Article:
Hike in Court Fees in Autumn
Bad news for litigants in divorce and other proceedings, which might lead to a rush to issue divorce proceedings before the new fees are introduced. The government announced earlier this month that it intended to press on with increases in court fees before the end of the year despite widespread opposition to the move. These fee increases have now been passed and will come into force from 30 September 2021.
Fees for filing an application for a divorce, nullity or civil partnership dissolution will increase from £550 to £592, with an application for parental order going from £215 to £232. In civil proceedings, the hearing fee for a multi-track case will be £1,174, and for a small claims case the fee will be £352. The new fees and fee remission thresholds will apply from the end of this month.
The Law Society Gazette reported that, following a consultation opening in March, 61% of the 89 responses disagreed with the proposal to apply inflation to selected court fees, with many arguing this was the wrong time to increase costs due to the impact of Covid-19. Opponents of the plans also felt increases were unjustifiable due to the quality of service provided by HM Courts & Tribunals Service.
However, the Ministry of Justice said there was a strong justification for the proposals. The government response claimed: ‘The proposed increases reflect historic inflation and are therefore not an increase in real terms. The income generated from these proposals will go towards the running cost of HMCTS and will ensure that the courts and tribunals can continue to deliver access to justice for all.’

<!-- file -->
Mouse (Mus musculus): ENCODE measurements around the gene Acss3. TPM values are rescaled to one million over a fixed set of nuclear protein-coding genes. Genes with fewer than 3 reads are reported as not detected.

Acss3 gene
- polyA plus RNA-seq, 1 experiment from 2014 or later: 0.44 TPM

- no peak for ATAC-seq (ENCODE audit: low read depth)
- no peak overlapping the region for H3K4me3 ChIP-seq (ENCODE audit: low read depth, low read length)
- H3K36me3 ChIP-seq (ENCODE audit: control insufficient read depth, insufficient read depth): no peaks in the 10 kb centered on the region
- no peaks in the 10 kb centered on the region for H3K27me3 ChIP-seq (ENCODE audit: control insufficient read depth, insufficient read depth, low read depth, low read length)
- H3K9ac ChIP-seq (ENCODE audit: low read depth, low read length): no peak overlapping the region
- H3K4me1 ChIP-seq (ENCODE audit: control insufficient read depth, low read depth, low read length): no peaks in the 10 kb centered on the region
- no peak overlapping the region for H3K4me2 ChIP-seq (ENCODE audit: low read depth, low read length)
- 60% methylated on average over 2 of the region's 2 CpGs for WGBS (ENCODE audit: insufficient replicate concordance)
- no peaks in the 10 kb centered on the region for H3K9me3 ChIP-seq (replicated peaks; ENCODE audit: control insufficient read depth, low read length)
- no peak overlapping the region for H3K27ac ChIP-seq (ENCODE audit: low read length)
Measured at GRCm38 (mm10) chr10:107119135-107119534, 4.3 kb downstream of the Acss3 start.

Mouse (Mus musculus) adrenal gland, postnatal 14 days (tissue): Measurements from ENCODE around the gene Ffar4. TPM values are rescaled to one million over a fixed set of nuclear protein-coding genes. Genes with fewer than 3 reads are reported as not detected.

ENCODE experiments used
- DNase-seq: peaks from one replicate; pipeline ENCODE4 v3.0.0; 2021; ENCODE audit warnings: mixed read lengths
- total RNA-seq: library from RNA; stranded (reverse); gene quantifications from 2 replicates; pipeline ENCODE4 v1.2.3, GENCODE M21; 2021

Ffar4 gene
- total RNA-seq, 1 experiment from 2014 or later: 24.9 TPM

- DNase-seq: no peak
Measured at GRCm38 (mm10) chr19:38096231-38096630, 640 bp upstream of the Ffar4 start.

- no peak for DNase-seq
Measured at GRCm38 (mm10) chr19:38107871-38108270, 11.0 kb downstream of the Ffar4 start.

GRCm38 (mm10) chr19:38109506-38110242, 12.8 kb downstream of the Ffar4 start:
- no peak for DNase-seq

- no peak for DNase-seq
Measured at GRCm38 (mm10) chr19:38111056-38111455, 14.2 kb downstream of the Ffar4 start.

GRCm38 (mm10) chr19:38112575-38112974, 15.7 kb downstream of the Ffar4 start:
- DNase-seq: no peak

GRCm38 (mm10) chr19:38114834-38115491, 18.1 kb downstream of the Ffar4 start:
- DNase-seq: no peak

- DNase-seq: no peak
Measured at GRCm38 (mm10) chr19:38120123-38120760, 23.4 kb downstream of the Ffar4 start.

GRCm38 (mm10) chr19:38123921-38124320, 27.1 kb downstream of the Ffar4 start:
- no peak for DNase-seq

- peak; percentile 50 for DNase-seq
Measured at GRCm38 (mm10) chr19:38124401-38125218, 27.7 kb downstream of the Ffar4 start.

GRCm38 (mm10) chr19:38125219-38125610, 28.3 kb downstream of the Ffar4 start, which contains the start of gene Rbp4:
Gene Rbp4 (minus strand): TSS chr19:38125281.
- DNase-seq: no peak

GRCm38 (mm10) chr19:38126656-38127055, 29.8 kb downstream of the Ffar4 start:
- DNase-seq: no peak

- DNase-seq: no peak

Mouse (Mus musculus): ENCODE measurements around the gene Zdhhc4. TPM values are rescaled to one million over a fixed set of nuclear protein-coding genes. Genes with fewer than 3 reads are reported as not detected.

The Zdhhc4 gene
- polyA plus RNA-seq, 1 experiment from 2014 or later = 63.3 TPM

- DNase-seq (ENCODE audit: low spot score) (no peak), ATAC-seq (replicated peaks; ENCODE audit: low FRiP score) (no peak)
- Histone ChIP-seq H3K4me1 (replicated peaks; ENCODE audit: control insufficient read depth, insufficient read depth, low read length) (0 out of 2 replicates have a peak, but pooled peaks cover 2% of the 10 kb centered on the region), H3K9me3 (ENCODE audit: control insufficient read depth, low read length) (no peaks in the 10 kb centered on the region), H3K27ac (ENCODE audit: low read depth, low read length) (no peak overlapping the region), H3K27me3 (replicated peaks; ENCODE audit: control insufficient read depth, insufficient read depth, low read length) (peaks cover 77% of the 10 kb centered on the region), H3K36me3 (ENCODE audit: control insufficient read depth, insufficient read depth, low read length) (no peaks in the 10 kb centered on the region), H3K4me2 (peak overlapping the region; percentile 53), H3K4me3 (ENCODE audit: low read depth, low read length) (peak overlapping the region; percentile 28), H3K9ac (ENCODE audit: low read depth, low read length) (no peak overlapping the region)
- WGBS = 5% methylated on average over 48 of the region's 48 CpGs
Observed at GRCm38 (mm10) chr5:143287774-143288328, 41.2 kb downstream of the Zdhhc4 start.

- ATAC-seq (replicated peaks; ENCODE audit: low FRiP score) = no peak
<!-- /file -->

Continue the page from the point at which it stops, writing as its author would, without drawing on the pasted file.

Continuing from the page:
The proposed monthly income threshold for court users to be eligible for help with fees will also change from £1,085 to £1,170 for a single person and from £1,245 to £1,345 for a couple.
The government acknowledged that Covid-19 has had an impact on individuals and businesses but said this would be offset by proposed extended thresholds for offering help with fees. This will make the remissions scheme more generous for those unable to afford a fee.
The government appreciated that some court users ‘might sometimes be frustrated by the service they receive’, but said the increased costs are only intended to cover rising costs and were not about profiting from court users. The response notes that in 2019/20 HMCTS received £724m from fees against its £2bn running costs. The changes will raise an estimated gross income of between £23m and £29m a year, falling to £20m-25m once fee remissions are accounted for.
These changes come into force just as the courts moved towards on-line submission of all divorce cases and the closing of certain regional Divorce Centres which have been inundated with cases in the last 18 months and struggled to cope with the demand. It appears that there is a wholesale move to putting all family applications on-line, which may lead to restrictions to access to justice for some. However, there is a move towards more face-to-face hearings as the Covid restrictions ease. This is particularly the case with final hearings, but a large proportion of family hearings remain by telephone or Video Call.
If you have any questions about divorce or family proceedings, please contact our Mr Hill or his secretary to arrange a preliminary free chat. We are offering meetings over the telephone, Microsoft Teams or Face-to-Face at our Kendal or Windermere offices. Call us today on 01539 723757.